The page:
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The churn rate, a dangerous and underestimated lever

Churn is like gravity, it inevitably pulls revenues down!


Hybrid by nature - it depends as much on internal factors within the company (control of the customer relationship) as external ones (competitive pressure, changing needs) - the churn rate is a tricky concept, and is often relegated as a secondary priority behind the acquisition of new customers, upselling or cross-selling.


And yet it is a very powerful lever for improving performance with a significant influence on revenues, business risk, profitability, and valuation.


Understanding the impact of churn

Churn can be measured in terms of volume: number of customers (total churn) or in terms of value: turnover per customer (relative churn). The value measurement being more accurate (it accounts for the variations in consumption per customer), it is the one that we will tackle in this article.


1. Revenues

One of the advantages of a churn rate under control, is its impact on long-term revenues and their growth rate.


To illustrate this point, let’s consider two companies generating a turnover from new clients of € 300 000 per year, perfectly identical in every respect, except that one (A) has a churn rate of 5% while the other (B) has a churn rate of 30%. After 5 years, company (A) will generate revenues 1.8 times higher and a marginal growth rate 2.8 times faster (Figure 1).



In other words, but very adapted to SaaS offerings, churn can be measured at a "net negative" rate. The objective is to quantify, for each customer, the amount of additional revenue (upselling or cross-selling) in relation to the lost revenue. As an example, if for a given customer, the additional revenue is 9% and the lost revenue is 6%, then the net negative churn rate will be -3%.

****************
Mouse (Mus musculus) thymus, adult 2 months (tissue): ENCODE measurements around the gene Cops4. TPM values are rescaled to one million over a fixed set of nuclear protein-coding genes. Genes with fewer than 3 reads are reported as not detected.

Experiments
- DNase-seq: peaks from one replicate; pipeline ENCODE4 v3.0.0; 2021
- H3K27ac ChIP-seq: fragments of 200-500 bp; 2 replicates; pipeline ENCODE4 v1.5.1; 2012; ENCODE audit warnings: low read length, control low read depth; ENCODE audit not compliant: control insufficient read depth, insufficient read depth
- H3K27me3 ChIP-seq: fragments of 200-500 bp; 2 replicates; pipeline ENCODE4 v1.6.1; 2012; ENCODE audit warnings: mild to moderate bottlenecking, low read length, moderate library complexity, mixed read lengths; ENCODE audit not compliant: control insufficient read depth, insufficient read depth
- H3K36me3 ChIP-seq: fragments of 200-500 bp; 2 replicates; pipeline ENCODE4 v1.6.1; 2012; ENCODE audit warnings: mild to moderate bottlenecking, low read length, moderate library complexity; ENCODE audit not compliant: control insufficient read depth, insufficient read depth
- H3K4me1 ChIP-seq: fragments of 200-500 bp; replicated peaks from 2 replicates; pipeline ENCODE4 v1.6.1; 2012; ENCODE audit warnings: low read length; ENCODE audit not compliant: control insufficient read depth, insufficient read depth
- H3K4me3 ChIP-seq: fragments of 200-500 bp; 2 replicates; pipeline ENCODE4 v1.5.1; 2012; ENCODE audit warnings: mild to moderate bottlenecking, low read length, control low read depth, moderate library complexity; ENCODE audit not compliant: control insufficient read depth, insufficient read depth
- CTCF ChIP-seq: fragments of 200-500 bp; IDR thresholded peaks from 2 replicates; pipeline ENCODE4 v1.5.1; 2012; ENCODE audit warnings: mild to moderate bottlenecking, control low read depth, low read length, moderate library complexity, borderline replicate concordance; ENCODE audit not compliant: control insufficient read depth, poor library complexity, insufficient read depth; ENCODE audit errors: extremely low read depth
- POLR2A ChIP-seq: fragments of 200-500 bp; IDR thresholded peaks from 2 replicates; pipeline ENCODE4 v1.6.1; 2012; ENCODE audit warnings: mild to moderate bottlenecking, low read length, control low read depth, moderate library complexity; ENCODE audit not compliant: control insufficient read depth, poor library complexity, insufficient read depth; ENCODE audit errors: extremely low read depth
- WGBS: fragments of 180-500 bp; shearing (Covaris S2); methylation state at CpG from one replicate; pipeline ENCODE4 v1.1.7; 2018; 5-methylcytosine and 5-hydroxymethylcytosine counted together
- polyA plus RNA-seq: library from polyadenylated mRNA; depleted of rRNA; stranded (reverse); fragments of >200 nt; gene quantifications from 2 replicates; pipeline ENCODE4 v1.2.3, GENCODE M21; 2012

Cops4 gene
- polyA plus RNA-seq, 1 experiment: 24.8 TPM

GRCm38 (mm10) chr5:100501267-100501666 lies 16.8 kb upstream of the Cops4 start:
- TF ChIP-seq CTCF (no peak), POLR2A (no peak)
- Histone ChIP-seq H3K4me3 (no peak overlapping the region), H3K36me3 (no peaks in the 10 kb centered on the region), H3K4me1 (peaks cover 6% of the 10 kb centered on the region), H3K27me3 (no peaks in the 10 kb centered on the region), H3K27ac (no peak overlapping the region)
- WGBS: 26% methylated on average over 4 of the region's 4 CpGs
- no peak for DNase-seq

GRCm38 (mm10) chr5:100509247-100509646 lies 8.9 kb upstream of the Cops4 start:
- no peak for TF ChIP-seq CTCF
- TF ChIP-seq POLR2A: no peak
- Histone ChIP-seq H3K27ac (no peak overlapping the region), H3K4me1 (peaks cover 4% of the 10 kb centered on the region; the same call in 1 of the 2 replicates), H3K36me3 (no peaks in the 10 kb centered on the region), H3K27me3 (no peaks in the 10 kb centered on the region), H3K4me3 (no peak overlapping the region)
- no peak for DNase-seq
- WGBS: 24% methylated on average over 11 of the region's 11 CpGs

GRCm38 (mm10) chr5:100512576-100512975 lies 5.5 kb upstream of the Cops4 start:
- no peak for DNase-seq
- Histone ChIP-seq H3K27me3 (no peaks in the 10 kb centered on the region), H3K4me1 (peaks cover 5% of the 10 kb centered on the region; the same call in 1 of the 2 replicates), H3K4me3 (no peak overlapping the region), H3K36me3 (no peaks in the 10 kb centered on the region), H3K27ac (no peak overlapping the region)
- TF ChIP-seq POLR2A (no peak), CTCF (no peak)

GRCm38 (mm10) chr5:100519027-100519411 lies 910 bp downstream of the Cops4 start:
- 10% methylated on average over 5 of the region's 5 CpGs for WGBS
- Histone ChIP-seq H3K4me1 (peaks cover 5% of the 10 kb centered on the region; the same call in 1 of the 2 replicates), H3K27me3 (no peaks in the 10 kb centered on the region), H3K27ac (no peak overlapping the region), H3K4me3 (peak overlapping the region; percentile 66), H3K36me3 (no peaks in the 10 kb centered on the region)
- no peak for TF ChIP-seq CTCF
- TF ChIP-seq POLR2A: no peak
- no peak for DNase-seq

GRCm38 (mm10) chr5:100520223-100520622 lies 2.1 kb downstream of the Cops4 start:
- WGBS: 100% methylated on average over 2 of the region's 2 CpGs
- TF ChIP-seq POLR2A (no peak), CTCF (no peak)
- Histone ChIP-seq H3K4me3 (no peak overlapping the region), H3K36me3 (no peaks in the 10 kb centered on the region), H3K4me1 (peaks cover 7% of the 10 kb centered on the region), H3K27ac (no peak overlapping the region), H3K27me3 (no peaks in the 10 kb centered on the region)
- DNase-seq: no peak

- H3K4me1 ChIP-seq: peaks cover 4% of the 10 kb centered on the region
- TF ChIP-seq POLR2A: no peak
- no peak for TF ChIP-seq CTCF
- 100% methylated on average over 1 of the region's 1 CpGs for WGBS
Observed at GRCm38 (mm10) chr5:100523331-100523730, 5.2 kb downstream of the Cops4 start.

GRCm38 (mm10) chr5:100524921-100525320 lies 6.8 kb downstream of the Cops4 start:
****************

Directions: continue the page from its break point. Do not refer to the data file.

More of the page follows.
2. Business risk

A second benefit of a controlled churn rate is less obvious: stabilizing the generation of revenues over time.


Let's take our example of a company with a turnover of €300 000 from new customers. If it maintains its churn rate at 10% over the period, in year N+5 the share of revenue generated by the renewal of existing customers will be 79% (Figure 2).


The greater the relative weight of existing customers, the more accurate the growth forecasts and the more likely the revenue will be.


3. Profitability

The impact of the churn rate on profitability is multiplied by the fact that renewing an existing customer costs 5 to 25 times less than acquiring a new one.

In the example of our two companies, if we assume that the renewal of existing customers is 15 times less expensive than the acquisition of new customers, then the one with the churn rate of 5% (A) will generate in N+5 an EBITDA 2.2 times higher (Figure 3).


A deterioration in churn always has a long-term impact on profitability due to the reduction in the average customer lifetime value without reducing the acquisition costs.


VCs are increasingly attentive to the relationship between churn and profitability, and it is not uncommon for them to require, for a defined period, the continuation of positive profitability without the addition of new customers.